IBM Unveils New z/OS, Says Goodbye to OS/390

IBM Corp. announces release 1.4 (R4) of z/OS.

IBM Corp. announced release 1.4 (R4) of z/OS yesterday. Slated to ship in late September, z/OS R4 boasts several performance enhancements and a few new features, but its greatest impact will most likely be felt by existing OS/390 shops.

First, the bad news: In tandem with its release of R4, Big Blue has disclosed plans to discontinue new sales of OS/390 as of Dec. 17, 2002. IBM also plans to discontinue break-fix support for OS/390 by Sept. 30, 2004.

According to John Phelps, vice president and research director of servers and storage with consultancy Gartner Inc., a move of this kind could affect a substantial number of customers—including many who now run OS/390 on zSeries mainframes.

"About 40 percent of the z900s that are installed are running z/OS today, the rest are running OS/390," Phelps comments.

That’s because the z/OS licensing agreements explicitly prevent users from operating z/OS in 31-bit mode, says Mark Zelden, a systems programmer and consultant with Zurich American Insurance Co. Although Zurich American is currently in the midst of a migration from 31-bit OS/390 release 2.10 to z/OS R1.3, Zelden says that he understands why most mainframe shops —including several of his former consulting clients—have been slow to embrace z/OS on the newer zSeries hardware.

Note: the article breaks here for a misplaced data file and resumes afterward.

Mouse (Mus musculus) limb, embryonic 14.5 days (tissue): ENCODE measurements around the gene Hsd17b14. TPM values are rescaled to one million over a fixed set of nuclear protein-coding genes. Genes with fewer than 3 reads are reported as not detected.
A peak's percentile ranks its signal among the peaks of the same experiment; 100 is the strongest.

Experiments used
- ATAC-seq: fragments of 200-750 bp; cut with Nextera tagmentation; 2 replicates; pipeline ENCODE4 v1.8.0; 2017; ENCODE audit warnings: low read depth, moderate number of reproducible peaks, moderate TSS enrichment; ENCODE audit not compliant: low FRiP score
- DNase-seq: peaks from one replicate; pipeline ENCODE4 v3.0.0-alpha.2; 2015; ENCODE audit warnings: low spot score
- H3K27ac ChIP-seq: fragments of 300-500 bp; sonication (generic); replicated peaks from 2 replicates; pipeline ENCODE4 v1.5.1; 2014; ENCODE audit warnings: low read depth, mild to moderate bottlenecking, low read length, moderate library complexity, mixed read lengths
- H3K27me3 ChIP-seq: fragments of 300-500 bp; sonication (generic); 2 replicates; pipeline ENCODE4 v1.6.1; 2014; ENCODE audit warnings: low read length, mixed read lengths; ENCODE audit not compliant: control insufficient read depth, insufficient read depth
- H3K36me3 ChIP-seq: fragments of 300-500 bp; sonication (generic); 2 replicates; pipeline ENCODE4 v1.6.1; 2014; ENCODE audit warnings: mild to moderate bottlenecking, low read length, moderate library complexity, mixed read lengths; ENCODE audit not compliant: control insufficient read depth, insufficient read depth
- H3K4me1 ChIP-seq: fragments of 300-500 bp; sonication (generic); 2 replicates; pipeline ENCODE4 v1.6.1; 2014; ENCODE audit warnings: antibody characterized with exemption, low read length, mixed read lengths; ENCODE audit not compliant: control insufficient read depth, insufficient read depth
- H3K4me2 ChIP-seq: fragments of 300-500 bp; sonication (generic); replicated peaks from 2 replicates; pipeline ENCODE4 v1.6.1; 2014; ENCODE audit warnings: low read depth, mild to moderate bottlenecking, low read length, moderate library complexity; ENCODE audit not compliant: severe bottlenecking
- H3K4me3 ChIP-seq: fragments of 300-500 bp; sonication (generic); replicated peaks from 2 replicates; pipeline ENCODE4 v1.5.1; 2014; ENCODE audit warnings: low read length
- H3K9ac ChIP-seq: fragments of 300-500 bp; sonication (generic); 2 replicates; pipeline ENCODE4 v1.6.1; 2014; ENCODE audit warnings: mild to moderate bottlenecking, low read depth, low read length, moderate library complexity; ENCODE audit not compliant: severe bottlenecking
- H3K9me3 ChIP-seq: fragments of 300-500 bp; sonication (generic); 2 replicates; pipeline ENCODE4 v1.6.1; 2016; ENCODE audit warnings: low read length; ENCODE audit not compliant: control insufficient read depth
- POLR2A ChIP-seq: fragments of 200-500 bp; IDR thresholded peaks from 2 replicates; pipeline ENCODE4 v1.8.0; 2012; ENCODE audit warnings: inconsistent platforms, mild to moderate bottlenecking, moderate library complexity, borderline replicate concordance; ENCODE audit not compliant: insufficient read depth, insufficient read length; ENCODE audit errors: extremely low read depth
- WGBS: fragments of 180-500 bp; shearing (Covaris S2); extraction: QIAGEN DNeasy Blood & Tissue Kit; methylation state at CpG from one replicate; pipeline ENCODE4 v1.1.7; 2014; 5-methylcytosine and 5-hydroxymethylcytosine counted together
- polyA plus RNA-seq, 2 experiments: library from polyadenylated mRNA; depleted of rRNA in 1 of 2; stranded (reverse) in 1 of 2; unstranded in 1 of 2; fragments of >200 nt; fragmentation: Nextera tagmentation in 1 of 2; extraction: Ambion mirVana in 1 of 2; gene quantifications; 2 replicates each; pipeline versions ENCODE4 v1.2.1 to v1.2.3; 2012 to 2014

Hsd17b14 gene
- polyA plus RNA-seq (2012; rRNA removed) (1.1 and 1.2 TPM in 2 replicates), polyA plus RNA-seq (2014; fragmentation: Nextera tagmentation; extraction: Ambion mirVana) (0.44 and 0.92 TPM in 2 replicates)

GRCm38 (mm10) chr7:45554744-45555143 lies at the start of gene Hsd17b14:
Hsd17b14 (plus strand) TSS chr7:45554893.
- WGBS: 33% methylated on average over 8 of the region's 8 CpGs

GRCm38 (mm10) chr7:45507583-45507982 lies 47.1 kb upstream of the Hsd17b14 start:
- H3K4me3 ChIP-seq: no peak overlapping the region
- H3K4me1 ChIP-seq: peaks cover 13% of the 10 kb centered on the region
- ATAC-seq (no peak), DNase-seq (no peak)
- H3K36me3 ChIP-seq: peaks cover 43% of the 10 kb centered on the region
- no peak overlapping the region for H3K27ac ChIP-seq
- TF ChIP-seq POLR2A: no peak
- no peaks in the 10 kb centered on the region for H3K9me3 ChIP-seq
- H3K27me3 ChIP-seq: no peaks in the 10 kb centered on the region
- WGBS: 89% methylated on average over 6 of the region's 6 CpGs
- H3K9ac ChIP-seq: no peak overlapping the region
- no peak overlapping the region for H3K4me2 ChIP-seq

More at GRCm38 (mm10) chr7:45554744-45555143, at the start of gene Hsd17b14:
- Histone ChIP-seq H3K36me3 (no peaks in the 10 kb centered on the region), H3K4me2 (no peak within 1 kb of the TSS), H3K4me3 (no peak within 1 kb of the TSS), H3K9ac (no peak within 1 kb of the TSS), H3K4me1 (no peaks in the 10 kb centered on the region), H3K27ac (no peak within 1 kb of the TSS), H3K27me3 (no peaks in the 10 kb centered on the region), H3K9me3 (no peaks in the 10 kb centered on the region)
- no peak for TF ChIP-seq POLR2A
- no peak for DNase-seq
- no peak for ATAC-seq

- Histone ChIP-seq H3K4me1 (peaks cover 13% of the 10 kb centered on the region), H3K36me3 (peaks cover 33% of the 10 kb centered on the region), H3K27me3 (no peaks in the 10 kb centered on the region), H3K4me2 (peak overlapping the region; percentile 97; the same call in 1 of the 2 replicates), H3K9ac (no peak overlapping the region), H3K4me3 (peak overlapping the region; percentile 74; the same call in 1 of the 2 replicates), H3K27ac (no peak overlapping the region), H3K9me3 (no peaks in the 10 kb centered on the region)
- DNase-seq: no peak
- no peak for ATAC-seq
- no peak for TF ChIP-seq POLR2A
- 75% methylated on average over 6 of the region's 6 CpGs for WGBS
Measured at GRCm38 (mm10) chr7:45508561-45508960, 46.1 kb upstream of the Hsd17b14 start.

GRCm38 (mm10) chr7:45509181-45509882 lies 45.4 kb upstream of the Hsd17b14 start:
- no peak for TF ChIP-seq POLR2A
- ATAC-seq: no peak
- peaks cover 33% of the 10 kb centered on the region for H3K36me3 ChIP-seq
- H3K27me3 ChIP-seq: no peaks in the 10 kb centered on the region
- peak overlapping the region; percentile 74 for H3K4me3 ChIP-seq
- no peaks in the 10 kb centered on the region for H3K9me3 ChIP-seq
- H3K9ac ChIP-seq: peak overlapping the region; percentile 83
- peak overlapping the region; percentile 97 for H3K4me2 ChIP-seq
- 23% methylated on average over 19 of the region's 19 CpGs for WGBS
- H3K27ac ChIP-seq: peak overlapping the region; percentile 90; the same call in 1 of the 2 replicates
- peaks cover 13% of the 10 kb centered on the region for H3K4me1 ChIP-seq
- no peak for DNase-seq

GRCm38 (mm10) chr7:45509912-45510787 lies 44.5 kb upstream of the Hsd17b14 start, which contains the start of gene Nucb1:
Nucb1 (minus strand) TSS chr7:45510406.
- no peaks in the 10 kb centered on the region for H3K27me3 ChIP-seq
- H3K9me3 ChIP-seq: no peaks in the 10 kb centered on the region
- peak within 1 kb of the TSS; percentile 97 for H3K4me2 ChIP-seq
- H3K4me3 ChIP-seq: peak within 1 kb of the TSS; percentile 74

"When IBM introduced z/OS, if you wanted to run z/OS on a zSeries machine, you had to be running in 64-bit mode, according to the terms of the license you had to sign," Zelden explains. "Also, if you tried putting it in 31-bit mode, the system wouldn’t IPL correctly, [because] some of the original programmers never programmed for that possibility."